#8

At 9 years old, I would keep it simple and focus initially on posture and balance first followed by glove control second. For posture and balance, get him to eliminate all unnecessary head movement - no movement left/right or back towards 2B. No movement up and minimal movement down. Postural stability should contribute to a repeatable delivery which aids control.

Also, 80 pitches is too much for a 9yo, IMHO, even if it is just once a week. I’d hold him to about 60-65.


#9

[quote=“Roger”]At 9 years old, I would keep it simple and focus initially on posture and balance first followed by glove control second. For posture and balance, get him to eliminate all unnecessary head movement - no movement left/right or back towards 2B. No movement up and minimal movement down. Postural stability should contribute to a repeatable delivery which aids control.

Also, 80 pitches is too much for a 9yo, IMHO, even if it is just once a week. I’d hold him to about 60-65.[/quote]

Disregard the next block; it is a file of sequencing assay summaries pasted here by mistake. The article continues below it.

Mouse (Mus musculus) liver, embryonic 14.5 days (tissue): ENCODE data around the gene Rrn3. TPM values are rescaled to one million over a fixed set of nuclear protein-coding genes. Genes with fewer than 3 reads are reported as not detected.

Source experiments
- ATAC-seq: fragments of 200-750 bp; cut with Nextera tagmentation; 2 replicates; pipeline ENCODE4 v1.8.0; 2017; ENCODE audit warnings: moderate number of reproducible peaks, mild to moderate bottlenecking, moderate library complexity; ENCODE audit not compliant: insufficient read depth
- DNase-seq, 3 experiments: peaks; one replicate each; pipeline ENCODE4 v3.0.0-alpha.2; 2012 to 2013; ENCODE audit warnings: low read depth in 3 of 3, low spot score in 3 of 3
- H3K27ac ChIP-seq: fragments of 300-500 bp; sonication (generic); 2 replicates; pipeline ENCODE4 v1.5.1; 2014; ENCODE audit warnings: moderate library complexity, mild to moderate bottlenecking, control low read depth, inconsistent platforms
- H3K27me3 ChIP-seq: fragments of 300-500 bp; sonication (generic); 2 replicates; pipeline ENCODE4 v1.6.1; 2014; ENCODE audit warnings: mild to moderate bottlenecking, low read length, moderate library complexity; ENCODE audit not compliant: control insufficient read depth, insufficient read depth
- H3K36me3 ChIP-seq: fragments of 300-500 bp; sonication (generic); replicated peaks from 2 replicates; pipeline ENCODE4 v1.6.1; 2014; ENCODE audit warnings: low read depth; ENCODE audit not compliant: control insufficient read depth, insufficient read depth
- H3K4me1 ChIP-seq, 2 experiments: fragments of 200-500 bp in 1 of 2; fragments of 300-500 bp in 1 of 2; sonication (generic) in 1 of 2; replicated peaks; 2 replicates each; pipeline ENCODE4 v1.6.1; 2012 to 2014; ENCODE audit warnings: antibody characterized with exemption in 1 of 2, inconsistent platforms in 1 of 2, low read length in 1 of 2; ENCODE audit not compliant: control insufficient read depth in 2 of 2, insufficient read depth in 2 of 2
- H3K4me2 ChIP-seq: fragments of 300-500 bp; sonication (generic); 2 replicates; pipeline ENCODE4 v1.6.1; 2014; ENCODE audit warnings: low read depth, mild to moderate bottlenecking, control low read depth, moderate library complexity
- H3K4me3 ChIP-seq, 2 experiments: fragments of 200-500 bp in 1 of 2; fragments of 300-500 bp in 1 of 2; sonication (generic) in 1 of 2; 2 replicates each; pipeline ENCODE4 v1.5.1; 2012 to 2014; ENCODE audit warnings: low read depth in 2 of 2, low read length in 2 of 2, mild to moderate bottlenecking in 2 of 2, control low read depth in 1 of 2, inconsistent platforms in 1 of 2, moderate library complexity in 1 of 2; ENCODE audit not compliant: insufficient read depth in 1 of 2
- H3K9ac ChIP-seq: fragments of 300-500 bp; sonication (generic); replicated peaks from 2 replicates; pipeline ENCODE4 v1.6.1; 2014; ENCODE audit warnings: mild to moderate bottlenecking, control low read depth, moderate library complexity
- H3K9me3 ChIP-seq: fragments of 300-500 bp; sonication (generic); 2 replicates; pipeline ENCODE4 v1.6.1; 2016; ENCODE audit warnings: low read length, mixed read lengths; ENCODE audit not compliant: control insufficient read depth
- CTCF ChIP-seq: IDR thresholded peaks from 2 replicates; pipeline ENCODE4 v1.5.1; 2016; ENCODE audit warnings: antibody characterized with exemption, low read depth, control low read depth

80 pitches does seem high. During Fall, I do a 40 pitch once a week bullpen routine for my 10U age son that incorporates every pitch he throws. Each pitch is charted, and credit is given for strikes and hitting the target. It’s based off of Bullpen Routines in Chapter 5 of Practice Perfect Baseball, an ABCA book edited by Bob Bennett. The pitching chapter is done by Dave Serrano, manager of Cal State Fullerton. I chose 40 pitches with a purpose since it is what Dave Serrano recommends for his pitchers. I’ve seen the pitchers in Fall Ball really concentrate on their pitches knowing they only get one or two chances for each type of pitch.

Right now, he only pitches from the stretch. He feels he’s worked hard after completing 40 pitches. The other pitchers in Fall Ball pitch from the wind-up, so they do 20 pitches from the wind-up and 20 pitches from the stretch. The basics are FB down the middle, inside FB, outside FB, FB under the hand and FB elevated: Change up and breaking pitches for strikes, and change up and breaking pitches with count advantage.

For a 9 yo, FB down the middle and a few inside and outside should suffice. This would teach him early about the importance of location.

What we found out by doing this is my son hit 100% of the inside target, about 50% down the middle, and had trouble hitting the target on the outside.